Mariners Musings

Musings about, um... well, the Seattle Mariners as well as a love affair with this game baseball. By Peter J. White

Friday, January 30, 2004

DIPS (not the Super Bowl snack, here)

1) Mathematics is the language of nature.
2) Everything around us can be represented and understood through numbers.
3) If you graph these numbers, patterns emerge.
Therefore: There are patterns everywhere in nature (Pi, Aronofsky).

As Dave and Derek have already pointed out, Bob Finnigan has a lesson or two yet to learn about the mathematical language of baseball. If Finnigan writes a baseball fantasy preview, and you wager money in your fantasy baseball league, don't read that preview, that is, unless you do so strictly for entertainment purposes. He couldn't be any more wrong about Ryan Franklin improving on his 2003 even if he windexed his crystal ball.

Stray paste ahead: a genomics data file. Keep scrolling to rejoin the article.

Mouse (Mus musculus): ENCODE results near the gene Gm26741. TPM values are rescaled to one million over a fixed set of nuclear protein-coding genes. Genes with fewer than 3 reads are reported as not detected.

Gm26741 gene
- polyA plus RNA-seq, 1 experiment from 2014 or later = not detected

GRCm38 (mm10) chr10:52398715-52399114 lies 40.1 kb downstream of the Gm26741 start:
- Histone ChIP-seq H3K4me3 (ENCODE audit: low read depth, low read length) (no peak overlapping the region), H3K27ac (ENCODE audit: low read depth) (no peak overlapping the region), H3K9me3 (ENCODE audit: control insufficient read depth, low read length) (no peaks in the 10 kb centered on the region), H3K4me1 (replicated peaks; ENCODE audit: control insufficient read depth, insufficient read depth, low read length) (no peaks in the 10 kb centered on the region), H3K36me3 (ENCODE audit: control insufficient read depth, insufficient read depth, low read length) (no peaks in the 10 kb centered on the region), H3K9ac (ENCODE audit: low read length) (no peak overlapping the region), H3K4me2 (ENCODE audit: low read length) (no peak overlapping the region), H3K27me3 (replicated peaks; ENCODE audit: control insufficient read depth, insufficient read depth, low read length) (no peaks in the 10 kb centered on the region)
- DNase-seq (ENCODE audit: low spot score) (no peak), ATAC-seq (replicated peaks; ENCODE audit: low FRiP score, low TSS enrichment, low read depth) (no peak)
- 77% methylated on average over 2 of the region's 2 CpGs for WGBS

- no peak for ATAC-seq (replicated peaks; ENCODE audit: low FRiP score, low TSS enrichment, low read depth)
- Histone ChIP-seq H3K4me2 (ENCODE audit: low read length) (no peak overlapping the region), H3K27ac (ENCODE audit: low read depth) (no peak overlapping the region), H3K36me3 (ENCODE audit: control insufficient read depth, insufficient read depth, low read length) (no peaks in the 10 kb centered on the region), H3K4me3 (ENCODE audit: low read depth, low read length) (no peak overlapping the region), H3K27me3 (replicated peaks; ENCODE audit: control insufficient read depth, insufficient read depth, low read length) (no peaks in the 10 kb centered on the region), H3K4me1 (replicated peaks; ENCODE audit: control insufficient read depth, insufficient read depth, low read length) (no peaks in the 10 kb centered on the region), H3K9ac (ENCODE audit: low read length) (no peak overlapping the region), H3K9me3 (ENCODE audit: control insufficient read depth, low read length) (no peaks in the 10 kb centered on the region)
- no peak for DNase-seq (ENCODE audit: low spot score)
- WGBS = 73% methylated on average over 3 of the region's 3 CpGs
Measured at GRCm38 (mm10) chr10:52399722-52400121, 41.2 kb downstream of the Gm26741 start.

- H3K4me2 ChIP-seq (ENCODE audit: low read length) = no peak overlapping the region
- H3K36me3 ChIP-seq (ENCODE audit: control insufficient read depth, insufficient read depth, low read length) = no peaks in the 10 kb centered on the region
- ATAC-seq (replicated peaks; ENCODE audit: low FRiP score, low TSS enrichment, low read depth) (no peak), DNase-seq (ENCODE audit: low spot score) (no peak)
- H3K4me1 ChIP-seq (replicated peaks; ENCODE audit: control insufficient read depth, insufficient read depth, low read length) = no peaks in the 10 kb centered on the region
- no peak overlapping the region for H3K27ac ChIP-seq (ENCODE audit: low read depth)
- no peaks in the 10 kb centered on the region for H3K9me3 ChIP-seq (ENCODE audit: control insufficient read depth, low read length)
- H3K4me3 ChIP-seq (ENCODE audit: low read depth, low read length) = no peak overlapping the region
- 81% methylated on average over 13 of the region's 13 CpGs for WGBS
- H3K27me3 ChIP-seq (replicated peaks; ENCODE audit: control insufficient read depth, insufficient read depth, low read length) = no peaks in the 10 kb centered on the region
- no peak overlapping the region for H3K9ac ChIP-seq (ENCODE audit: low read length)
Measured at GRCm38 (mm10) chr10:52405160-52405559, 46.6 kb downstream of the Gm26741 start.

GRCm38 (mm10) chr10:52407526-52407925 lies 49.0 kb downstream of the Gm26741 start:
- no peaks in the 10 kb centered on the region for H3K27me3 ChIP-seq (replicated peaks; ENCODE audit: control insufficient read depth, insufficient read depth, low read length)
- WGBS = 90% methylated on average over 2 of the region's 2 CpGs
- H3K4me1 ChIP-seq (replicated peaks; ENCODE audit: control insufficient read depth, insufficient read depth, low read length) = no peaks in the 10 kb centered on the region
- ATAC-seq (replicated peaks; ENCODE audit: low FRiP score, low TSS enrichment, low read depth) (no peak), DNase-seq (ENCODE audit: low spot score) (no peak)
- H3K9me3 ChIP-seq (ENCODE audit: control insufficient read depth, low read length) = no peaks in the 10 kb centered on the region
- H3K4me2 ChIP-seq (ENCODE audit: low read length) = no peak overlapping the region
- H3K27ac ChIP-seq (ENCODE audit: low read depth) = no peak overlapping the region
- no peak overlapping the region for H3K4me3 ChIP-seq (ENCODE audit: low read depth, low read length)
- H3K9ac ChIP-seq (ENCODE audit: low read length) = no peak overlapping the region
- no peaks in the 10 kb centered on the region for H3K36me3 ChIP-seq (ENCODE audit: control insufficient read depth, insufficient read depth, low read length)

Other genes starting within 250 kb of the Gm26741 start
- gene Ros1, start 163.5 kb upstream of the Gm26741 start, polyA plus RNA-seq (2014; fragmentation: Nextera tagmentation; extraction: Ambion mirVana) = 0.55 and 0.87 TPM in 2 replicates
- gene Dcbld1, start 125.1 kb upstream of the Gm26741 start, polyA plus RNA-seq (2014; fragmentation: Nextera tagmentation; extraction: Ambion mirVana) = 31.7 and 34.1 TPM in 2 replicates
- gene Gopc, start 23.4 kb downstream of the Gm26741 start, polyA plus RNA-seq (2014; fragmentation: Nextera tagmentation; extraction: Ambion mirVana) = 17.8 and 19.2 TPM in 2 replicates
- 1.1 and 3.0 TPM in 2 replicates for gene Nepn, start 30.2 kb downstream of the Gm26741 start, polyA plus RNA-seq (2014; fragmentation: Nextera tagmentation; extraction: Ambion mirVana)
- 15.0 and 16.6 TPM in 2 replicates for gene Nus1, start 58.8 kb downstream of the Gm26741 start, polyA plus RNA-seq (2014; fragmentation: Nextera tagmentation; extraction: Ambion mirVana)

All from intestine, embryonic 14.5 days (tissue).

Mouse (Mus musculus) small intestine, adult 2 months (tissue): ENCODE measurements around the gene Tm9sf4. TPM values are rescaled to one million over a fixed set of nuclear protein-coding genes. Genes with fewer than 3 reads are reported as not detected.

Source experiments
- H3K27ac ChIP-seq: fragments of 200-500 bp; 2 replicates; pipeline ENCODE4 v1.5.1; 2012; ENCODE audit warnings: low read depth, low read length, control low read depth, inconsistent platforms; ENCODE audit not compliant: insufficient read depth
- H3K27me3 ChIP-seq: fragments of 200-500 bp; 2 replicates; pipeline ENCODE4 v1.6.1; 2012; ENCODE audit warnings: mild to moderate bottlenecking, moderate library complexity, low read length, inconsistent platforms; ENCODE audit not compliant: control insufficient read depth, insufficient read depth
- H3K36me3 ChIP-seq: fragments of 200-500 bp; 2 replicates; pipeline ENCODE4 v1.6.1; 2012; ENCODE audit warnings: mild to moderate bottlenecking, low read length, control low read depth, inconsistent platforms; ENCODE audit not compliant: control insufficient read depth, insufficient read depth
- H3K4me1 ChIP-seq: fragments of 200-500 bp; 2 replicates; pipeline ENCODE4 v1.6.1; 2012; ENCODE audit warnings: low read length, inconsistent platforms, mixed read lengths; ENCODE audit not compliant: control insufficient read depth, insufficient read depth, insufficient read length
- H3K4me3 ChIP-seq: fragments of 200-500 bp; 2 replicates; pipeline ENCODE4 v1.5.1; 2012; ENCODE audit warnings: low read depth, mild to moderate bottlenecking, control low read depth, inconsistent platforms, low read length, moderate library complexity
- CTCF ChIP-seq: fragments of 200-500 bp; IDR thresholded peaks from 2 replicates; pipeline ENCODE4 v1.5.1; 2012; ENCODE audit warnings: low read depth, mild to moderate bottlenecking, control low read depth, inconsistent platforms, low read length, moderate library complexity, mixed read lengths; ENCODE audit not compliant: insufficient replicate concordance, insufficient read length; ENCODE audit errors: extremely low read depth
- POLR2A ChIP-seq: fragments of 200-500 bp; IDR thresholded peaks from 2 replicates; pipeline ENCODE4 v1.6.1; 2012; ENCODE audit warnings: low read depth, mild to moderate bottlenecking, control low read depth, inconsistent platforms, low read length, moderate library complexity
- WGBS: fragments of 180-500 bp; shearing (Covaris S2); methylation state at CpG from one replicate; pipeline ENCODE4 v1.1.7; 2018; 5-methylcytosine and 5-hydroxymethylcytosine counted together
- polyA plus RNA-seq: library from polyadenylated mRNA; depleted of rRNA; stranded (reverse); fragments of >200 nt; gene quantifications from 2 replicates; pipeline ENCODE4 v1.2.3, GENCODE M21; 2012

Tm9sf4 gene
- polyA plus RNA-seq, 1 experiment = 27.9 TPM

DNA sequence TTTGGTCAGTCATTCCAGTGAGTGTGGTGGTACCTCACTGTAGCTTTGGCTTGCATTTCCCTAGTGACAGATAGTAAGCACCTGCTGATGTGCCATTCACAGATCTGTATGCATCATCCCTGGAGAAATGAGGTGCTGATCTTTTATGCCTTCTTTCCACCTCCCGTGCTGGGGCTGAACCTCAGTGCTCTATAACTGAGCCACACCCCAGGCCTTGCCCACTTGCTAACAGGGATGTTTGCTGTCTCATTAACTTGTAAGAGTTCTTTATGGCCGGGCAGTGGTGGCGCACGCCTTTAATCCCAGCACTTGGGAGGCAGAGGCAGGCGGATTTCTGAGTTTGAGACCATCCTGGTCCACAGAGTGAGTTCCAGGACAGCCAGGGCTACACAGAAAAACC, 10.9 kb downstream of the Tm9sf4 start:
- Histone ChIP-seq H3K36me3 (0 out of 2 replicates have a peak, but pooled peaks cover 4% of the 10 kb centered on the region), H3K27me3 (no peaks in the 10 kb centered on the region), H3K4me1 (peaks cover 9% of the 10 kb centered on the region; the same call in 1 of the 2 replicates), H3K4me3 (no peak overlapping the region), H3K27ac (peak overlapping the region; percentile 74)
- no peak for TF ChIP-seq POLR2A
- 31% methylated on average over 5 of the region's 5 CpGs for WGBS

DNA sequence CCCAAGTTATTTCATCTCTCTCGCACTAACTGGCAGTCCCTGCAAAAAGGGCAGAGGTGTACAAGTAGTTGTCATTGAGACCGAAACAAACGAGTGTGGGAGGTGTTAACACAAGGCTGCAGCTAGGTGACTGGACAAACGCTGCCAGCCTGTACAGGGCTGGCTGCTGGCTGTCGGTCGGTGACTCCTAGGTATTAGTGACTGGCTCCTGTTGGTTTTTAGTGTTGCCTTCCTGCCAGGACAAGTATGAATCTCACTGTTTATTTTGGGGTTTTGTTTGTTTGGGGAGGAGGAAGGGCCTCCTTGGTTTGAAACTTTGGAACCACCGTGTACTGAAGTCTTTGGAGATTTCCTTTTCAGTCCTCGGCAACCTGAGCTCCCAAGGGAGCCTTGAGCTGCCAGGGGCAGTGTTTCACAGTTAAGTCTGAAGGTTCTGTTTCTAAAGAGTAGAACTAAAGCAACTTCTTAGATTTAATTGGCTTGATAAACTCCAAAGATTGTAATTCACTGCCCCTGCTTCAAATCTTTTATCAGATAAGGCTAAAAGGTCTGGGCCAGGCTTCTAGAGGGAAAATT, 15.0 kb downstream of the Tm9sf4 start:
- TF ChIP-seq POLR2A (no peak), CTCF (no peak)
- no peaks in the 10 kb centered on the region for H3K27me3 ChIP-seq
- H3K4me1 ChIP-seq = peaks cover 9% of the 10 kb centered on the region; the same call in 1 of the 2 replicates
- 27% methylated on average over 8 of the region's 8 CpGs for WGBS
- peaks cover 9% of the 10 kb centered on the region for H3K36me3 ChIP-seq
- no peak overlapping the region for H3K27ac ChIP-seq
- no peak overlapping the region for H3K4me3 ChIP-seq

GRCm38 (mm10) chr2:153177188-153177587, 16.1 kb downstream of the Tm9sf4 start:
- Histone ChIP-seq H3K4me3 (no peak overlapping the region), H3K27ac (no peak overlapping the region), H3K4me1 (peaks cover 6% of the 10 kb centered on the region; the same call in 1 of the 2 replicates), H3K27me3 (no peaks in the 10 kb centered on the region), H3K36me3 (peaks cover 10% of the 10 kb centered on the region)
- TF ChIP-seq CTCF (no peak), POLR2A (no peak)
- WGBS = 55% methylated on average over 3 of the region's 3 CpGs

Jay Jaffe, the mad scientist behind Futility Infielder, has graciously calculated and posted the 2003 DIPS (Defensive Independent Pitching Statistics). I'll let him explain the background:
The Defense Independent Pitching Statistic (DIPS) system was invented by Voros McCracken. His studies of pitching statistics suggest that major league pitchers do not differ greatly on their ability to prevent hits on balls in play. The rate at which a pitcher allows hits on balls in play has more to do with defense and luck than to his own skill, and can vary greatly from year to year.

This controversial and somewhat counterintuitive way of looking at pitching statistics has its advantages. The chief one is that we can do a better job of evaluating a pitcher's future performance by concentrating on the defense-independent things he does--strike batters out, walk them, plunk them, and give up homers--than we can by considering the effects of the defense playing behind him.